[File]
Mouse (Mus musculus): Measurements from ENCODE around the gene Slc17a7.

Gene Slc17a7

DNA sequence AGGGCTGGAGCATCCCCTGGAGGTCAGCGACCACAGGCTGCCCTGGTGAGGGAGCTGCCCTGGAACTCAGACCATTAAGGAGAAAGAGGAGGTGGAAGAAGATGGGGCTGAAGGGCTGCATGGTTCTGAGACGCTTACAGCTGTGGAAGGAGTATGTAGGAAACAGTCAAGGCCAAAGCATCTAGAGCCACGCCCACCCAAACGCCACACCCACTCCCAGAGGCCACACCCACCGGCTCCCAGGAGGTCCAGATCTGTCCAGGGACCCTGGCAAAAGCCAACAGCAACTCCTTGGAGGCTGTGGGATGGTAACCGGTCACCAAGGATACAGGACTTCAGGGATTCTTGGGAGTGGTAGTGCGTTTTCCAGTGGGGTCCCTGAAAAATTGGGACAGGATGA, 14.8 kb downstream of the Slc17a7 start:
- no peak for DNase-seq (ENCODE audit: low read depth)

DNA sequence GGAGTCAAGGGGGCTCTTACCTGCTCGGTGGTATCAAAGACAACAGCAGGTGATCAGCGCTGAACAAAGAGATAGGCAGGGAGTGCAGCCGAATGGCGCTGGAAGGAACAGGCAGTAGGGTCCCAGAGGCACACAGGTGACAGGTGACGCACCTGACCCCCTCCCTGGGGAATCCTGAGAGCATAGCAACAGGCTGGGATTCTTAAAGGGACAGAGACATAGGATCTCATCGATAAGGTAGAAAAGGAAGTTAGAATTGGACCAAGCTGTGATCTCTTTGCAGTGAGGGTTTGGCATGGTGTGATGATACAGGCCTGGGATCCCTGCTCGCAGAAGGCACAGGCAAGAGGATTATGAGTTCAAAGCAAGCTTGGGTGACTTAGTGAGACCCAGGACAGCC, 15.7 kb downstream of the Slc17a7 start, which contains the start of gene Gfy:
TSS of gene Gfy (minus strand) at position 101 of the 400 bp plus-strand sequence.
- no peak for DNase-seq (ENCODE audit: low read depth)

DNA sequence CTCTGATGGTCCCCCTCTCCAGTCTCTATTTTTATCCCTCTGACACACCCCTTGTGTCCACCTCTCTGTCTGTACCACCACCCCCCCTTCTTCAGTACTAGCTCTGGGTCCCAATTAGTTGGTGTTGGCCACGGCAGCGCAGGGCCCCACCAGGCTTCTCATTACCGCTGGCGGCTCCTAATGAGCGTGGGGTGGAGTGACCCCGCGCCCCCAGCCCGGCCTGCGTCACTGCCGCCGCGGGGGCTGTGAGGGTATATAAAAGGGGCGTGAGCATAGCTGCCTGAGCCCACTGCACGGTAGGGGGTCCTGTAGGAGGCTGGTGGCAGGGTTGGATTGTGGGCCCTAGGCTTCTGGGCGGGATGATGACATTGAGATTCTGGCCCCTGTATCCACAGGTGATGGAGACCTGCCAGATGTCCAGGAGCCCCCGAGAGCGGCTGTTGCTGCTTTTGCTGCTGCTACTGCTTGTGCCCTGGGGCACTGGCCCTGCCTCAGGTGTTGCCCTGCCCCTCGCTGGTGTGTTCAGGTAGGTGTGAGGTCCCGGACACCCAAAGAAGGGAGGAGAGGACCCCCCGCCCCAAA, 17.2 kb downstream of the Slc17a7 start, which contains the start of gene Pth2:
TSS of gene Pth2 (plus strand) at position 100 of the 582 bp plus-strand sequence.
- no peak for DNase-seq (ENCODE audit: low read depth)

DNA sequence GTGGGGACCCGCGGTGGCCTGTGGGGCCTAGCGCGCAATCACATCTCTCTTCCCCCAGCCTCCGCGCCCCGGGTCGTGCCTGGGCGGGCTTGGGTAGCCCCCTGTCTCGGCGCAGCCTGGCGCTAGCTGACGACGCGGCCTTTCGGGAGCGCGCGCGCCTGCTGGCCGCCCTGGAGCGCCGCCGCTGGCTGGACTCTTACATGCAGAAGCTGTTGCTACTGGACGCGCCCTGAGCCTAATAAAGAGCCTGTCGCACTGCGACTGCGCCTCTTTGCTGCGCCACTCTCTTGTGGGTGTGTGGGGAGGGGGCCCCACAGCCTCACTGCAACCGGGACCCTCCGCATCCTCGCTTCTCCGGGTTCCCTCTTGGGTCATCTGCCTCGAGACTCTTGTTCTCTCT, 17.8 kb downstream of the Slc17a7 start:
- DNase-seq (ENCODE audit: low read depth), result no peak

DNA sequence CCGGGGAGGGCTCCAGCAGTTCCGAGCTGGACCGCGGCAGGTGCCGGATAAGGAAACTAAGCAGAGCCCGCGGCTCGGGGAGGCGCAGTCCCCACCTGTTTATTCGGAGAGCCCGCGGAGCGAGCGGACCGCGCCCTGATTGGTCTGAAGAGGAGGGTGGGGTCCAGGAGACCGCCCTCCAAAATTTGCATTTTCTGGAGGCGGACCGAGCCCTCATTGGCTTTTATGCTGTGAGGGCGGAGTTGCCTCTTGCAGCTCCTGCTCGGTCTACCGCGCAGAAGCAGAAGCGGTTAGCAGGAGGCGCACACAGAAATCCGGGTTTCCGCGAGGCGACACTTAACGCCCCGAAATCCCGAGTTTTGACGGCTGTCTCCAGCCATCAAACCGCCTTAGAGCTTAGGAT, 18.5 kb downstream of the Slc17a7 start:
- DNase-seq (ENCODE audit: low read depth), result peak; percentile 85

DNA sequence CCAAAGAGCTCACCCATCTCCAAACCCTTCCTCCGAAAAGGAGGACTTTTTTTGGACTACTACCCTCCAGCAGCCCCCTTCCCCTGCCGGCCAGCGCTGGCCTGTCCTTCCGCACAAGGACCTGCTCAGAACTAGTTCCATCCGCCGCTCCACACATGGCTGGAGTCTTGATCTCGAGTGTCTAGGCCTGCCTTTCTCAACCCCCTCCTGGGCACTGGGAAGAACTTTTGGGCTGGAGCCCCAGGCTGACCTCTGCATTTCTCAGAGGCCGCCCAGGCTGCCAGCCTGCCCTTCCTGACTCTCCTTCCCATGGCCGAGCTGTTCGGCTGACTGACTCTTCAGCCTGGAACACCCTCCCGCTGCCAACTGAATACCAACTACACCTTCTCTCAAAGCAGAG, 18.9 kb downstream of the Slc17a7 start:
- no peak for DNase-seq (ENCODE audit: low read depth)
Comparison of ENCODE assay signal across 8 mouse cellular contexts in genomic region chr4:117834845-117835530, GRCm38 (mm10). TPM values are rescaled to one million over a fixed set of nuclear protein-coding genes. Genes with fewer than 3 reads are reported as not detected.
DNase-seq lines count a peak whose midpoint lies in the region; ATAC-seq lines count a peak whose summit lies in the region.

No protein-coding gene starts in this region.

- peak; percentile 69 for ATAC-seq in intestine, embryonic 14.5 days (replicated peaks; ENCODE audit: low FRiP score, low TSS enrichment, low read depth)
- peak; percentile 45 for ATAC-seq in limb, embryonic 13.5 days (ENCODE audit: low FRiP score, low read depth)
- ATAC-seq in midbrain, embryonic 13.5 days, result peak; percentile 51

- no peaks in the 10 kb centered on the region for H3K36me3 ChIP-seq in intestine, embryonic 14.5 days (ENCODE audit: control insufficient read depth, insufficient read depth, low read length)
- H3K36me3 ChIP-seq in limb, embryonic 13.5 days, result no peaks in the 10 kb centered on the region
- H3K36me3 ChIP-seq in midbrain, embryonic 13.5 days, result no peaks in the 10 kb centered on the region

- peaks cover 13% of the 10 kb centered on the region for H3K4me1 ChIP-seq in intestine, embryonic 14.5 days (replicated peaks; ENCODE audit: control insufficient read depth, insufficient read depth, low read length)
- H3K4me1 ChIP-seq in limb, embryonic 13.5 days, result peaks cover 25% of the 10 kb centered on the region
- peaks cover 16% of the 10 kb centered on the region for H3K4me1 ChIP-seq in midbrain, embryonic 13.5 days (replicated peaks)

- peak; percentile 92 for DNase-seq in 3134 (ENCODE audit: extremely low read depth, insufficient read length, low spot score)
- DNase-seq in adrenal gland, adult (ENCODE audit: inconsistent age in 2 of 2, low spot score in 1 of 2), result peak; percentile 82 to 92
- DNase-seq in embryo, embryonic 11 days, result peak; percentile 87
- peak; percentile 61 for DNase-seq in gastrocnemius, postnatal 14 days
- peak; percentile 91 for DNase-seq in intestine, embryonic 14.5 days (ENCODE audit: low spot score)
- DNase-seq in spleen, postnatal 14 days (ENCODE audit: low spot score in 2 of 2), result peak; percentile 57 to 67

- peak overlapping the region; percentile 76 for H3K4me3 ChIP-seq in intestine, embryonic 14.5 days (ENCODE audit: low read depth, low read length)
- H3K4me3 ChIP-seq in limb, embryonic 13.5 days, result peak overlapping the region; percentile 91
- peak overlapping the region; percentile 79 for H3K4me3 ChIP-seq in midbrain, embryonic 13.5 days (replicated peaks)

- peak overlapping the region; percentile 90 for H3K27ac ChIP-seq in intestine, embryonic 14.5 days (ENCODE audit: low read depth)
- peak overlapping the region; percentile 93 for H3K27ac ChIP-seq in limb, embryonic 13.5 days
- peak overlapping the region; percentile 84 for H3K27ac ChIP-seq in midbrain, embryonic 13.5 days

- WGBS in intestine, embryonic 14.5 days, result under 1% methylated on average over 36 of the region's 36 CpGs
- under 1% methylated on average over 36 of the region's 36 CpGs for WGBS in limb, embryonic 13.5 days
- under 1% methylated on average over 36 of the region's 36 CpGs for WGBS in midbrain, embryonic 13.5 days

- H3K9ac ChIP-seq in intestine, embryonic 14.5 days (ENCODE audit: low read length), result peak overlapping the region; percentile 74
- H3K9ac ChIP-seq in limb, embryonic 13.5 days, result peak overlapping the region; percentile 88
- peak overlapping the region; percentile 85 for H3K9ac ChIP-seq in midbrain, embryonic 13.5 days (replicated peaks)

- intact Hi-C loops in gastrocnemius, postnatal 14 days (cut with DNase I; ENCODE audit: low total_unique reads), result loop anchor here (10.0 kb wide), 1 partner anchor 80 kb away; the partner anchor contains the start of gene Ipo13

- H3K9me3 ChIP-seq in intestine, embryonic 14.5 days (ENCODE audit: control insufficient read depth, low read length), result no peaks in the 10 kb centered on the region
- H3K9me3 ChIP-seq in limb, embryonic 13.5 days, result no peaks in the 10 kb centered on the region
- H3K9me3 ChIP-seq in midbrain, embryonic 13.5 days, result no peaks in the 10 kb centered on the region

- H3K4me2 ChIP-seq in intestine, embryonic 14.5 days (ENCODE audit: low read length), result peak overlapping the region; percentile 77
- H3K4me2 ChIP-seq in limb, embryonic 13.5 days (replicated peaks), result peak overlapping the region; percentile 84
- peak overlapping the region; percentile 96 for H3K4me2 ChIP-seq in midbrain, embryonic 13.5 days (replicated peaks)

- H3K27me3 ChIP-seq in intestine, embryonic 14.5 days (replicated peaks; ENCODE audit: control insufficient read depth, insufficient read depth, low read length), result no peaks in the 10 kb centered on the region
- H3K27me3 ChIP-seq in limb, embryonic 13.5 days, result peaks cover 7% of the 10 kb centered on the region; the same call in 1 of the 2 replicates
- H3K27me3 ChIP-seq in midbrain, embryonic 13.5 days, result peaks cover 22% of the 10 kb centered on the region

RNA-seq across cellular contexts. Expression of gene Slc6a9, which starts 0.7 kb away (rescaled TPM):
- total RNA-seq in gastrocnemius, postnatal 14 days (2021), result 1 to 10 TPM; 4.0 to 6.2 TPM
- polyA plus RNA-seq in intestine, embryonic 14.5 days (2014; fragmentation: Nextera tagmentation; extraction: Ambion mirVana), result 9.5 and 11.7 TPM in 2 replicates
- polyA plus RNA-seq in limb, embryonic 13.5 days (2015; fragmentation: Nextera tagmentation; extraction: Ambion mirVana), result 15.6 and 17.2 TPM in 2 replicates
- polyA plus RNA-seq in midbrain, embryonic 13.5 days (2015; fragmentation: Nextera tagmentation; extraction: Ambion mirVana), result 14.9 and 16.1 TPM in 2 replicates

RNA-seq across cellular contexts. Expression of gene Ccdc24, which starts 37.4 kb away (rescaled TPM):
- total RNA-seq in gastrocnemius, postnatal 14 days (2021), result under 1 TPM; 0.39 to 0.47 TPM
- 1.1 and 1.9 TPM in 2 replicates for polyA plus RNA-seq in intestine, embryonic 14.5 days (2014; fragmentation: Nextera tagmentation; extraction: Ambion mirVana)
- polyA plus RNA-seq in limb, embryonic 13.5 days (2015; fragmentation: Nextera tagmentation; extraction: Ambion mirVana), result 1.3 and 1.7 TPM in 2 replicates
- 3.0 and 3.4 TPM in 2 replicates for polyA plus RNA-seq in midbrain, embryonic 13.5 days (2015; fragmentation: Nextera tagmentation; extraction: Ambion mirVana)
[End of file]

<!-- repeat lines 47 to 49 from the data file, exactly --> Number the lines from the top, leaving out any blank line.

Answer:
- intact Hi-C loops in gastrocnemius, postnatal 14 days (cut with DNase I; ENCODE audit: low total_unique reads), result loop anchor here (10.0 kb wide), 1 partner anchor 80 kb away; the partner anchor contains the start of gene Ipo13

- H3K9me3 ChIP-seq in intestine, embryonic 14.5 days (ENCODE audit: control insufficient read depth, low read length), result no peaks in the 10 kb centered on the region
- H3K9me3 ChIP-seq in limb, embryonic 13.5 days, result no peaks in the 10 kb centered on the region